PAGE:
According to Alan McIntyre, senior managing director, head of Accenture Banking, consumers expect nearly all of their transactions to be on par with the service they receive from GAFA (Google, Amazon, Facebook and Apple) companies, which poses a challenge for banks in particular. “Banks need to create branches that provide an advanced digital experience combined with convenient locations, while also developing an online digital experience that can compete head on with the tech giants,” McIntyre said. “The vast majority of today’s consumers view their bank relationships as entirely transactional; in order to gain customer loyalty, banks have to be more assertive in using technology to provide tailored, personalized offerings when, where and how customers want them.”
According to a 2016 report on automating the insurance industry by the McKinsey Global Institute report, up to 25 percent of the insurance industry’s current full-time positions consolidated or replaced by technology over the next decade. Sales agents are among the most vulnerable to having at least 30 percent of their tasks automated. As many of 60 percent of the tasks sales agents perform could be done by automation. For underwriters, that percentage is 35 percent. Even CEOs aren’t immune as robots or computers could do 25 percent of what they do, the report suggests. Actuaries are among the safest.
The Accenture survey found nearly two-thirds of consumers are interested in personalized insurance (64 percent) and banking (63 percent) advice based on their individual circumstances, and when asked about wealth management advice, that increases to 73 percent. Nearly half of consumers (48 percent) want banks to play a supporting role in the purchasing process for non-banking products, such as a house or new car or services related to those purchases (i.e. insurance products, assistance with the sale and/or closing process). Consumers indicated that banks could assist with these important decisions by sending helpful information based on consumer location data, price range and other personal preferences.
Data as Currency
The Accenture survey also found that consumers are willing to share their data with financial services providers in exchange for benefits like less expensive and faster services. Globally, 67 percent would grant their bank access to more personal data, but 63 percent want more tailored advice and demand a priority service – such as expedited loan approvals – or a monetary benefit, such as more competitive pricing, in return for the information they share. More than half (57 percent) of consumers would grant their insurance provider access to personal data, but 64 percent want more tailored advice in exchange.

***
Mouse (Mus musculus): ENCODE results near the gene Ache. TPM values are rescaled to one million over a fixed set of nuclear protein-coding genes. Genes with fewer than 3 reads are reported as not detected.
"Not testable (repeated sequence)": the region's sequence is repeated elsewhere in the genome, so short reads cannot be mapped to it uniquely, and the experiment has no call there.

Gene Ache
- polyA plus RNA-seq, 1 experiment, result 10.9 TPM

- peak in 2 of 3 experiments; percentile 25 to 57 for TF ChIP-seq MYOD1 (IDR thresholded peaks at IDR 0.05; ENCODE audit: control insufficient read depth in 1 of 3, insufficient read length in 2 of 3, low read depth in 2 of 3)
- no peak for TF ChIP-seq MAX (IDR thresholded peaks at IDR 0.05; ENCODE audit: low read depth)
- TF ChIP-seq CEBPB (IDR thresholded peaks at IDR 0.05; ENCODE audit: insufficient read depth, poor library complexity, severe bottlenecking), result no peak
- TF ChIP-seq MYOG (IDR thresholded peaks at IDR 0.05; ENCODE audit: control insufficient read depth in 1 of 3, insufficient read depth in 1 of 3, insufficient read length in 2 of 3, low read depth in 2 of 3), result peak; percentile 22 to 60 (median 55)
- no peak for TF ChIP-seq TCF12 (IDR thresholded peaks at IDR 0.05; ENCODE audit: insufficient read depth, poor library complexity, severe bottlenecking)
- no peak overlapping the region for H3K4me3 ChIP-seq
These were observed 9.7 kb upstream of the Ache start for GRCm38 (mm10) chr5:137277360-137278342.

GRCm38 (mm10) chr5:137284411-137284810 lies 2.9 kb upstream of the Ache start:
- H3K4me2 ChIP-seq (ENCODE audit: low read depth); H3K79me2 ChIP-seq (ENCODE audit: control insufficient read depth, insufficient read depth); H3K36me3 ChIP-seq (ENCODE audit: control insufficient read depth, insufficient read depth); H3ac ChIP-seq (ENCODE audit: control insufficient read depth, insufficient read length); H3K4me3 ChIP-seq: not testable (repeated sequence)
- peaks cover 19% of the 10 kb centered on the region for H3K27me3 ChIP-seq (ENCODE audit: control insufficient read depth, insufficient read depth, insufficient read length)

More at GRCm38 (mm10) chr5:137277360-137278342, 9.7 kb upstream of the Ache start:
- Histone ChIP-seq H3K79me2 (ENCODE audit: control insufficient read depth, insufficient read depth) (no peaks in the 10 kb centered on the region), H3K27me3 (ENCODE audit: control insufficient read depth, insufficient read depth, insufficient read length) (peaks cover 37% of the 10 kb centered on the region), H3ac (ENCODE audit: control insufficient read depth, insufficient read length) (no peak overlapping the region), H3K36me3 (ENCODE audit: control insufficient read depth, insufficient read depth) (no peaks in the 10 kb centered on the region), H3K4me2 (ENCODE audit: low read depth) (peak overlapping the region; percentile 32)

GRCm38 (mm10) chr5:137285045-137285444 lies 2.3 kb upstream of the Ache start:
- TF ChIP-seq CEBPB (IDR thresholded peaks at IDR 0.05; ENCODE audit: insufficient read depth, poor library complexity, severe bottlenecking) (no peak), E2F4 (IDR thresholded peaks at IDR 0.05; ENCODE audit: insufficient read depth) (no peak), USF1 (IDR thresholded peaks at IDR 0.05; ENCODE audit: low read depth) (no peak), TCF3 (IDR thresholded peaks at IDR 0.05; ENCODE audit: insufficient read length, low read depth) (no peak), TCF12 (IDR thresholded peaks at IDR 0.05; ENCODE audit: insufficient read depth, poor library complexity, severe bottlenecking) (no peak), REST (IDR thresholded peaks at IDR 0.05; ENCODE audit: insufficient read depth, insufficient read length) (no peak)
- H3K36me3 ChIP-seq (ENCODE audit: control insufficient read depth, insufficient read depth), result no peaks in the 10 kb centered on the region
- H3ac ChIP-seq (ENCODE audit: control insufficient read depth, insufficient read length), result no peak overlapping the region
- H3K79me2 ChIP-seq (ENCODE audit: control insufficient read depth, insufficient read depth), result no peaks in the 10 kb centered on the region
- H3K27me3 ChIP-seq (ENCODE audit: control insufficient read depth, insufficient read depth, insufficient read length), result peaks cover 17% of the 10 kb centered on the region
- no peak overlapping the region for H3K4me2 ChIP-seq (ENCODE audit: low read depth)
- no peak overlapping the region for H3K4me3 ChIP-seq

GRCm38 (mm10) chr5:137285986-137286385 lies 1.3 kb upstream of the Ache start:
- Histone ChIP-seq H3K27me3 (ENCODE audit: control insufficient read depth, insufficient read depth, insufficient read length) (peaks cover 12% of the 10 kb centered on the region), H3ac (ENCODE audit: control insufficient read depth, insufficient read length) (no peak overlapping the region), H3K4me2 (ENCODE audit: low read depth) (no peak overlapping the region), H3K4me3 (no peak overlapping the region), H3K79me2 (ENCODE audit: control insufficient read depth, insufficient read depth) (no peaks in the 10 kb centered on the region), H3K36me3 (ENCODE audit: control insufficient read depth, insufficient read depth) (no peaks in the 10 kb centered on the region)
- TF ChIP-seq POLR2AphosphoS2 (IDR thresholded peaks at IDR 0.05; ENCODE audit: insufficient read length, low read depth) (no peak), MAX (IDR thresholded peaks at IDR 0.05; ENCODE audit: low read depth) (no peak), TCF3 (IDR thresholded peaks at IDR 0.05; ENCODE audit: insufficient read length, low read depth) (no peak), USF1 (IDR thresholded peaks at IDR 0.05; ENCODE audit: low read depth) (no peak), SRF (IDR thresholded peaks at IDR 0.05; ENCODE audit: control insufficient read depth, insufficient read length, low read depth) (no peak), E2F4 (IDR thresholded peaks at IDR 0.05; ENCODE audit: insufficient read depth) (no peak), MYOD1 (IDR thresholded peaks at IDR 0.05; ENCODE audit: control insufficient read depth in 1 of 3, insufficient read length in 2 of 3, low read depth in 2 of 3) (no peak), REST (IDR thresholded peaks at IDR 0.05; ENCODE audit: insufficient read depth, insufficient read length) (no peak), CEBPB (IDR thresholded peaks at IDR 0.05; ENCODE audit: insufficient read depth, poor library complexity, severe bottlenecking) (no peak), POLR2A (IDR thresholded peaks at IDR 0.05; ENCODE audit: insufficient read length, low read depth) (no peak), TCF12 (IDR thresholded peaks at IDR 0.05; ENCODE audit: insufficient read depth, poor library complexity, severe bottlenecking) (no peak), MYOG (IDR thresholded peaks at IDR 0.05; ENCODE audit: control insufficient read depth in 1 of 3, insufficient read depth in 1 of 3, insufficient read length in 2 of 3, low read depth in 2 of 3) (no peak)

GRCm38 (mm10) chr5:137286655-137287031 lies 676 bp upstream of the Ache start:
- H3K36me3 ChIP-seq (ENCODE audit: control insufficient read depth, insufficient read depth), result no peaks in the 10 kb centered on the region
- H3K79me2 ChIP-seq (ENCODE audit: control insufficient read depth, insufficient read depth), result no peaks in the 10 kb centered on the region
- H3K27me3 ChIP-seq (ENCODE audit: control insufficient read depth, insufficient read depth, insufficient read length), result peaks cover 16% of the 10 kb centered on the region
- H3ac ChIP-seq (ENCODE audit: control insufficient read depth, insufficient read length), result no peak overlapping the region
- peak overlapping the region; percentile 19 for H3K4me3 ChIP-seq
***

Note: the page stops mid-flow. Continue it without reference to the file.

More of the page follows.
Three Consumer Personas
Accenture identified three distinct consumer personas from the research with specific characteristics around what they value most from their financial service providers, how they want to access services in the future, and how they would like to embrace digital innovation.
- Nomads: Highly digitally active group, ready for a new model of delivery, represents 39 percent of consumers surveyed, but significantly more in less developed economies, such as Brazil where Nomads were more than 60 percent
- Hunters: Searching for the best deal on price, represents 17 percent of consumers surveyed and tend to skew a little older
- Quality Seekers: Looking for high quality, responsive service and data protection, represents 44 percent of consumers
Accenture surveyed 32,715 respondents across 18 countries and regions including the U.S., Canada, Benelux, France, Germany, Ireland, Italy, Nordic countries, Spain, the United Kingdom, Brazil, Chile Australia, Hong Kong, Indonesia, Japan, Singapore and Thailand. Respondents were consumers of banking, insurance and wealth management services; they were required to have a bank account and an insurance policy and were asked if they used an independent financial advisor, wealth manager or asset manager, with total financial advisory responses totaling 9,987. Respondents covered multiple generations and income levels. The survey was conducted during May and June 2016.
Source: Accenture report, Financial Providers: Transforming Distribution Models for the Evolving Consumer.